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Introduction
In this program you will get a chance to use recursion to solve a problem that could not be done just as easily
or more efficiently with a loop. It is possible to solve this problem without recursion, but it would somewhat
more complicated, and would result in the same big-O space and time requirements as a recursive solution.
Depth-first search (DFS) is an algorithm for searching in non-linear data structures. There are a few different
ways to implement DFS, but here you’re going to implement a recursive DFS as part of a Minesweeper
game. We’ll discuss more about how to do this recursive search later.
The code for this assignment uses a few features of Java we haven’t used in this course before. They are: 2D
arrays and inner classes (we already wrote the inner class code for you). Two-dimensional arrays were
covered in section 7.6 of the textbook. Inner classes are covered in section 10.5, and their use for Listeners
(part of the Java GUI system) is covered in section 10.7.2. Event handling in general is covered in Section
10.7, but we wrote all the event-handling code for you.
Because this program has a GUI, the Vocareum environment is configured so you can open up a Linux
desktop, like we had for pa1, so you can test the complete program
The assignment files
Note: the blurbs below do not completely describe what each of these classes are, or how they fit together.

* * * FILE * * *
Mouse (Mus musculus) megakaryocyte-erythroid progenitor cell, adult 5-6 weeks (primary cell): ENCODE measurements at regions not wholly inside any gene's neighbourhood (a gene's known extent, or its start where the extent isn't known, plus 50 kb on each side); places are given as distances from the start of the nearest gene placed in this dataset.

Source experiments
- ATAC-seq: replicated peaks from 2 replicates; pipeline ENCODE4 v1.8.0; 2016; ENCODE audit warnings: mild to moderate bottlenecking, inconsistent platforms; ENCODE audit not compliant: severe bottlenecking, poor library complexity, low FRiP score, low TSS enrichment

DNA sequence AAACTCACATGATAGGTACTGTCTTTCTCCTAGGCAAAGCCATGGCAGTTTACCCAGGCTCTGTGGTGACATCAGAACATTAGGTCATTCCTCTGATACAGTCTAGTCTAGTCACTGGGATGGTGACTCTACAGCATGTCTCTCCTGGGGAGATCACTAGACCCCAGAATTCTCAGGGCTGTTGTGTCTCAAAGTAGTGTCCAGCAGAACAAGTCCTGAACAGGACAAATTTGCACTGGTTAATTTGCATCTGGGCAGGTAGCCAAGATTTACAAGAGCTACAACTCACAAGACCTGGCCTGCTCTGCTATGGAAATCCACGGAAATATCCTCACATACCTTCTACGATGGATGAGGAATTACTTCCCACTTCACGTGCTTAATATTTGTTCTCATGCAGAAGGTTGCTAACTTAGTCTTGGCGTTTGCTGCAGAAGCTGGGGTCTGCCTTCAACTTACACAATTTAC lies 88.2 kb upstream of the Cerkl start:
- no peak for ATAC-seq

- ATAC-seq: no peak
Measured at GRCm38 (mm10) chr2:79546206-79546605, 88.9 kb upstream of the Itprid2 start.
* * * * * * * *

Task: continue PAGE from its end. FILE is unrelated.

For more details on that, see the section on the class design.
The starter files we are providing for you on Vocareum are listed here. The files in bold below are ones you
create and/or modify and submit. The files are:
VisibleField.java Data representing what’s visible about the minefield and other data and methods
for the game. The interface has been specified for you; you need to complete the implementation of
this class.
MineField.java The hidden minefield. The interface has been specified for you; you need to
complete the implementation of this class.
MineSweeper.java The main program. We have written this class for you. Do not change it.
MineSweeperFixed.java A version of the program that uses a hard-coded mine field instead of
randomly placed mines. (For testing purposes.) You may modify this file (e.g., to add more test mine
field configurations) or not; we won’t be grading it.
GameBoardPanel.java The GUI for the game. We have written this class for you. Do not change it.
images/facesmile.gif Image used by the program.
images/facedead.gif Image used by the program.
MineFieldTester.java and VisibleFieldTester.java Test programs you may create to test your
two classes. You are not required to submit these files. These are described further in the section on
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Development Hints.
README See section on Summary of requirements for what to put in it. Before you start the assignment
please read the following statement which you will be “signing” in the README:
“I certify that the work submitted for this assignment does not violate USC’s student
conduct code. In particular, the work is my own, not a collaboration, and does not involve
code created by other people, with the exception of the resources explicitly mentioned in
the CS 455 Course Syllabus. And I did not share my solution or parts of it with other
students in the course.”
The assignment
Write the main logic of a program to play the game Minesweeper. To keep the scope of this assignment
reasonable, we have created the object-oriented design for this program, and have implemented the GUI for
you.
Minesweeper is a game where mines are hidden in various random locations in a two-dimensional minefield.
The player has to figure out where all the mines are without exploding a mine. They do this by repeatedly